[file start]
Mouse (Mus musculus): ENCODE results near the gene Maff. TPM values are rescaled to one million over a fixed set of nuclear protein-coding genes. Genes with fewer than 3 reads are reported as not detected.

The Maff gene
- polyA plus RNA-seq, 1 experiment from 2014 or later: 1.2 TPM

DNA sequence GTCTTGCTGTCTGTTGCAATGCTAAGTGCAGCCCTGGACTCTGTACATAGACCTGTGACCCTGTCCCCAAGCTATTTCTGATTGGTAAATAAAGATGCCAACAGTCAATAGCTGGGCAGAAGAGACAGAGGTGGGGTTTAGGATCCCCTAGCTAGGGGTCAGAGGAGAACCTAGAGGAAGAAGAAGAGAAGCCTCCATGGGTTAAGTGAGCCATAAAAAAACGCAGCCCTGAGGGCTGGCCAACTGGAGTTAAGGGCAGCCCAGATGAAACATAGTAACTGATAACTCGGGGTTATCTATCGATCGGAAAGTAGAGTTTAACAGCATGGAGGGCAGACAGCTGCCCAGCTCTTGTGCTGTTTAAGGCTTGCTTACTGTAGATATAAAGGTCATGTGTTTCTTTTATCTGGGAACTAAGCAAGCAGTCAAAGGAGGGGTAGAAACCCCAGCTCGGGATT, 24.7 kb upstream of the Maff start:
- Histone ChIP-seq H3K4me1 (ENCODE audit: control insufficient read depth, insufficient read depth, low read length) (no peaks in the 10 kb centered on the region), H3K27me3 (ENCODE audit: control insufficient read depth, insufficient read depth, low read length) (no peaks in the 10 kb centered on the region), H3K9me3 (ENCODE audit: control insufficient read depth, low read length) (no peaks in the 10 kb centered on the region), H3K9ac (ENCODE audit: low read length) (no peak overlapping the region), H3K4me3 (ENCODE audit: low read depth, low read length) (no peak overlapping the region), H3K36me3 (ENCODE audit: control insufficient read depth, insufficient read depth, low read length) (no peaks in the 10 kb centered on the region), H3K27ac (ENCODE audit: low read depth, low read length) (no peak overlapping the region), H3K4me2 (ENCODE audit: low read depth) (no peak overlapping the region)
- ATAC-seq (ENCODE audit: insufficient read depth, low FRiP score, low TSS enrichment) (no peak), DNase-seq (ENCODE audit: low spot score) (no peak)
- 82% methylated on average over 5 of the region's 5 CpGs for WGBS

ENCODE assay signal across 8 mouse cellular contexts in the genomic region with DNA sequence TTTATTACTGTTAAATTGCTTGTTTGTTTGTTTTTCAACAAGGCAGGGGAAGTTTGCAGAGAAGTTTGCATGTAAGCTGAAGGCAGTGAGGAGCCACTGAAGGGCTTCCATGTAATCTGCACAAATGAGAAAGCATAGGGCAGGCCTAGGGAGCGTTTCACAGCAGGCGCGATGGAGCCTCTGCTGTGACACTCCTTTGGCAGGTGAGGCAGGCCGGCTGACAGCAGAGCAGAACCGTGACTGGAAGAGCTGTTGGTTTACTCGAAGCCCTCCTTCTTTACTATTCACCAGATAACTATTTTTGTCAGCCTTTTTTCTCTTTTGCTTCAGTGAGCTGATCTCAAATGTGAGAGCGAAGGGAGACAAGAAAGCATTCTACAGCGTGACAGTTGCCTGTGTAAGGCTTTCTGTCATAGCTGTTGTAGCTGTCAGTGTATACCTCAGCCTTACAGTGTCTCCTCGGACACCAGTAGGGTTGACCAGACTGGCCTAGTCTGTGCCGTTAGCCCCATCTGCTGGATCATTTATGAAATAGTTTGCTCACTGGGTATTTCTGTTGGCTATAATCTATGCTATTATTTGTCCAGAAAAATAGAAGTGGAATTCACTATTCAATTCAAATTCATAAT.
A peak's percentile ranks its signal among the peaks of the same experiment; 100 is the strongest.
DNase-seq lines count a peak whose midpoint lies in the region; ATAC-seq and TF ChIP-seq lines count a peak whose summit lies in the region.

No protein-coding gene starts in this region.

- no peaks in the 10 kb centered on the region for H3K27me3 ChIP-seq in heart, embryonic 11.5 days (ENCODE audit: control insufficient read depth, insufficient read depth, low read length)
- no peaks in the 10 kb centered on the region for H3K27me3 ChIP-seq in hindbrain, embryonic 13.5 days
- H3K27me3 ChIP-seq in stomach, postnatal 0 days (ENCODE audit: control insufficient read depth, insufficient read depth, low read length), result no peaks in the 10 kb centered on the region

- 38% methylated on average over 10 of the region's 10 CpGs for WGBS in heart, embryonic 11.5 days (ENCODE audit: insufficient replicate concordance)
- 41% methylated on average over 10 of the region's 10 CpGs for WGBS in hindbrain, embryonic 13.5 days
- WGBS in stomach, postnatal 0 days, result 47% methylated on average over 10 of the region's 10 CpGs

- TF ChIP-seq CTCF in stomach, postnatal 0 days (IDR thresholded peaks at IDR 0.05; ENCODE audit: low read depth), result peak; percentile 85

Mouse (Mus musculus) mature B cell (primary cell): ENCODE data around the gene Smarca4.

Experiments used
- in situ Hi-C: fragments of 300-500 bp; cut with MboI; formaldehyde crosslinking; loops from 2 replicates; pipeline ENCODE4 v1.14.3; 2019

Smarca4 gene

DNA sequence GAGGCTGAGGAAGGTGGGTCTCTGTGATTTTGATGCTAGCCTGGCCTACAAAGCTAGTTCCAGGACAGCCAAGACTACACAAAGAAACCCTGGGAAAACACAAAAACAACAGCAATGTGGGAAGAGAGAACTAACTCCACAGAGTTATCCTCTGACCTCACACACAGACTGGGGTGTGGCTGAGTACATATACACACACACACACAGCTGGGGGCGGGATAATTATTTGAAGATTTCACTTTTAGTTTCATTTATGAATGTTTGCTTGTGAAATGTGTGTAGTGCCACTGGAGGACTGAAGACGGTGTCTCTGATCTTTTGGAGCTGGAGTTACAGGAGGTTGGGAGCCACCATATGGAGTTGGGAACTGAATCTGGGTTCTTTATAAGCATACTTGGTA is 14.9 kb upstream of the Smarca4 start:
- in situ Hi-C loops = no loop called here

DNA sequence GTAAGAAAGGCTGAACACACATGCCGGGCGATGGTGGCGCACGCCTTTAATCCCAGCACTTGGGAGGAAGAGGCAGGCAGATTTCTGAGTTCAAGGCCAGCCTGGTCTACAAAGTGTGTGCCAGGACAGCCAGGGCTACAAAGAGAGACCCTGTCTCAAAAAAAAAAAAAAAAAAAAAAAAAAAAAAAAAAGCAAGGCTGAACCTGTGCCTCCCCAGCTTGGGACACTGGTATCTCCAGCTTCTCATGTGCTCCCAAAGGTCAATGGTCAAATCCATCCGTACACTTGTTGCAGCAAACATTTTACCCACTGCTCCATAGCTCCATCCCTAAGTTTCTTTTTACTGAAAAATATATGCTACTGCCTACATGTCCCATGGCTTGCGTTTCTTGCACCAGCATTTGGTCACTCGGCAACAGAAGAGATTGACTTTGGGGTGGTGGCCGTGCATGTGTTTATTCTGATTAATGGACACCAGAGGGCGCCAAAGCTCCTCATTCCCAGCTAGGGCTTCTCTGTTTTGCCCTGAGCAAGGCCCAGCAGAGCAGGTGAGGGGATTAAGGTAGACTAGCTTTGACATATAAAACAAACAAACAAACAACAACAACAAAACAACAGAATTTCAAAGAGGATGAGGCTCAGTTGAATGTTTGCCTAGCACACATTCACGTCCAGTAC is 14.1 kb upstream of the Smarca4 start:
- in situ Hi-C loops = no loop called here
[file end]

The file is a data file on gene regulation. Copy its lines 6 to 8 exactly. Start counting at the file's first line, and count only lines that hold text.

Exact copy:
- ATAC-seq (ENCODE audit: insufficient read depth, low FRiP score, low TSS enrichment) (no peak), DNase-seq (ENCODE audit: low spot score) (no peak)
- 82% methylated on average over 5 of the region's 5 CpGs for WGBS

ENCODE assay signal across 8 mouse cellular contexts in the genomic region with DNA sequence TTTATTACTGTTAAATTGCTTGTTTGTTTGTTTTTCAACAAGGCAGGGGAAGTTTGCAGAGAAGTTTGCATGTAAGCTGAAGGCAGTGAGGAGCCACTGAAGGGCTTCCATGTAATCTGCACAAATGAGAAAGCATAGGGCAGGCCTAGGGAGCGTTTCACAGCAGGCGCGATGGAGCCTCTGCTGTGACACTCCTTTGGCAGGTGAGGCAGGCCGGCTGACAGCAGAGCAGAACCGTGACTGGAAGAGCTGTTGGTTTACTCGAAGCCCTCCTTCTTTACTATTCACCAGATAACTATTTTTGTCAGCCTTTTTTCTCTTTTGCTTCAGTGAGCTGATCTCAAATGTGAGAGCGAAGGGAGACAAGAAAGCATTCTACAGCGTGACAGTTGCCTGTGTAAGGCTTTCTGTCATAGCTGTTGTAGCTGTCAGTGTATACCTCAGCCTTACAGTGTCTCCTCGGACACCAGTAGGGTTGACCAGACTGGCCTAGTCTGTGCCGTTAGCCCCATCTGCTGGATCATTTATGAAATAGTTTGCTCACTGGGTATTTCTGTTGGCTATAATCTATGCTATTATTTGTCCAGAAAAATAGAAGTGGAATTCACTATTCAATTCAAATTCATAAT.